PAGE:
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Thursday, January 21, 2016


Bar Orientalny Restauracja--Zgorzelec

Bar Orientalny Restauracja. Owner is one of only two Vietnamese in town. Has lived in Europe for 30 years, with the first three in Czech Republic, where he met his first Polish wife. Followed her back to Zgorzelec. Survived by selling black market cigarettes, then clothes, was locked up several times. This spacious restaurant has only been around since 2010. He had a smaller joint on the same street. Working seven days a week, he leaves the house at 7AM and doesn't return until 10PM. He's off only on holidays or when he's sick. Is married to his second Polish wife, has six kids altogether, with three grown ones working in Leipzig, Germany. His 20-year-old has a job across the river, since German wages are three times higher than Polish ones, averaging €719 to Germany’s €2,183. Of the two women shown in photo, the one on the right has worked for restaurant owner for nearly 8 years. He never had enough money to fly back to Vietnam before 2010, but now returns annually for a month to see his aging mother, and to take the extended family to the beach. I'm sure he also gives quite a few people money. It's expected. Though he's slightly older than me, he looks younger, so when we met, he kept referring to himself as "younger brother." By a miraculous coincidence, we come from the same block in Saigon, though he got there just after I had left. The man has no desire to retire in Vietnam. "Everyone knows me here. I'm at home here."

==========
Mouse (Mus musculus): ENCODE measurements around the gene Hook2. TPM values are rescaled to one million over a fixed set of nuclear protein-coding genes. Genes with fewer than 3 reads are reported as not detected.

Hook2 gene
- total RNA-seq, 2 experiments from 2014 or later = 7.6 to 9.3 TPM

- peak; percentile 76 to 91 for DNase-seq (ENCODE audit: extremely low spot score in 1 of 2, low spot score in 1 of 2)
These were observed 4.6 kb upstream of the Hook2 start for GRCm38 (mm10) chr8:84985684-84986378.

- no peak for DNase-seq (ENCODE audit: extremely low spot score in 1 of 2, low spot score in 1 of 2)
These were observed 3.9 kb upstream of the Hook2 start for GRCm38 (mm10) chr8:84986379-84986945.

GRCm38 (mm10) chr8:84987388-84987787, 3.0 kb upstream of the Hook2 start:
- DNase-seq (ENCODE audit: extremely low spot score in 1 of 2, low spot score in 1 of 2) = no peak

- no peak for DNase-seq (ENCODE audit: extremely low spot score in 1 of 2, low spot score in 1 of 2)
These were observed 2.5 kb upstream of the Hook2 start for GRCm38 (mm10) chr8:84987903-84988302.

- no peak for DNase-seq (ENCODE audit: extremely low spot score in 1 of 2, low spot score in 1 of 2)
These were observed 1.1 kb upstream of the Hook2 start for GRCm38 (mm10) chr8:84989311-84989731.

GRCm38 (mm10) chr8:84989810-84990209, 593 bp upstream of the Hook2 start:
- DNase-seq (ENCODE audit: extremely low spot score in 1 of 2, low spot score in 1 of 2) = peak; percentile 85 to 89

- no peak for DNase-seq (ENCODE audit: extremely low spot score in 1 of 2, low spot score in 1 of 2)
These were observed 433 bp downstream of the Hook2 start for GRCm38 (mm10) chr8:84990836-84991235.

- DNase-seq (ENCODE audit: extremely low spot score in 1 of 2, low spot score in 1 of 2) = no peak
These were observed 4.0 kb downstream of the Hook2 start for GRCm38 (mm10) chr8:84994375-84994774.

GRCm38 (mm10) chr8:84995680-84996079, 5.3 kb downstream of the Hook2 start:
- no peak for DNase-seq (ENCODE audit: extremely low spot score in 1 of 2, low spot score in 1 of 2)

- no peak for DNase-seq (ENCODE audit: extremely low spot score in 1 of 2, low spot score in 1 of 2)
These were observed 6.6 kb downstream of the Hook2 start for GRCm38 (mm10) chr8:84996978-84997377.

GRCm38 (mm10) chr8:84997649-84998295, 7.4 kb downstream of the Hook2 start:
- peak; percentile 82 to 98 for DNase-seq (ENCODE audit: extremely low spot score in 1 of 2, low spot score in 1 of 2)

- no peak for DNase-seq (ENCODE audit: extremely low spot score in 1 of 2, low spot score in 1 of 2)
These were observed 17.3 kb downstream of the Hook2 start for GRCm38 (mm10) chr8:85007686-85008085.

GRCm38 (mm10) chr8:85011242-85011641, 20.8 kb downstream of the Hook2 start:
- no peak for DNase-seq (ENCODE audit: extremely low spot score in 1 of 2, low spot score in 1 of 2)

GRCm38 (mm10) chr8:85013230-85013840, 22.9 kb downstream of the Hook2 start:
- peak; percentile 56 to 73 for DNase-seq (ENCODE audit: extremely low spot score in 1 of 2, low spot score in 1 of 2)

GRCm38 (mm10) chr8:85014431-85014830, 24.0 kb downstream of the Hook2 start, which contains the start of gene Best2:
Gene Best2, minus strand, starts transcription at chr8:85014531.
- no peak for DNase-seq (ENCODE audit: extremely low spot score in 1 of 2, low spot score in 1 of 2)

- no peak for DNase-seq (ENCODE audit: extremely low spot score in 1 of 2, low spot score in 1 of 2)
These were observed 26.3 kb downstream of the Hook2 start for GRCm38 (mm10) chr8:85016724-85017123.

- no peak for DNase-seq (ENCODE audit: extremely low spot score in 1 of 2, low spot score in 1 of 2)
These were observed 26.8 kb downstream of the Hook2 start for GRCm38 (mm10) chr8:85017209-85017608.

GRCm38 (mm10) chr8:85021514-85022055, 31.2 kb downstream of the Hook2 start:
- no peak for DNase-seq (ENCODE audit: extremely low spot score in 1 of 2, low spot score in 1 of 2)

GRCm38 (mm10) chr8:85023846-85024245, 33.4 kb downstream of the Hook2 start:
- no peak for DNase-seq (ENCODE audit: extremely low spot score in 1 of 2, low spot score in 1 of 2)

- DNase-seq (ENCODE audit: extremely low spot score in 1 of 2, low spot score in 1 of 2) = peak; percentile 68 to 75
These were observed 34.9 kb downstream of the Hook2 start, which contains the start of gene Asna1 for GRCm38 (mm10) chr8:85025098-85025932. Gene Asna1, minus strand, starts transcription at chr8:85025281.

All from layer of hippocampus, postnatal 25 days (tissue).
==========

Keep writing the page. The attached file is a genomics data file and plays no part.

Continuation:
"Don't you miss the food? Like a really great bowl of pho?"

"I can make it better myself."

Oh, and the Vietnamese on the wall is a common New Year's greeting. It basically means, "MUCH WEALTH MUCH LUCK."



Andrei said...

Dear Linh Dinh:
I am a Russian and a resident of Moscow. I really liked every piece of your prose I'd read. I hope you'll visit Moscow sometime sooner or later, and I'll be looking forward to your written impressions.
By the way, I know a Vietnamese restaurant here, one of the kind you like to describe (typical of the locality, crowded with common people). I was told it's supervised by a native of Saigon.
If you happen to stop over for a few days and need an informal guide around the city of about your age, you can count on me.
Sincerely yours,

Linh Dinh said...

Hi Andrei,

I'd love to visit Russia, any part of it, but I won't be able to make it any time soon, I'm afraid. I'm in Germany until the beginning of March, then I must go back to the US. To visit Russia, I'll need to apply for a visa in the US, I think. I do hope to be able to go before too long, though, and we can have a few beers then!


Andrei said...

Nice to hear from you, Linh.

I'm not sure that application for a Russian visa in the US is a must (you can check with embassy or consulate). However, here's a real caveat: I heard that visa processing could take more time than you might expect. The only way to speed it up that comes to mind is getting in touch with a high-ranking Russian writer or a writers association willing to support your application as colleagues.
Anyway, I'm sure we'll have a lot of things to discuss over those beers.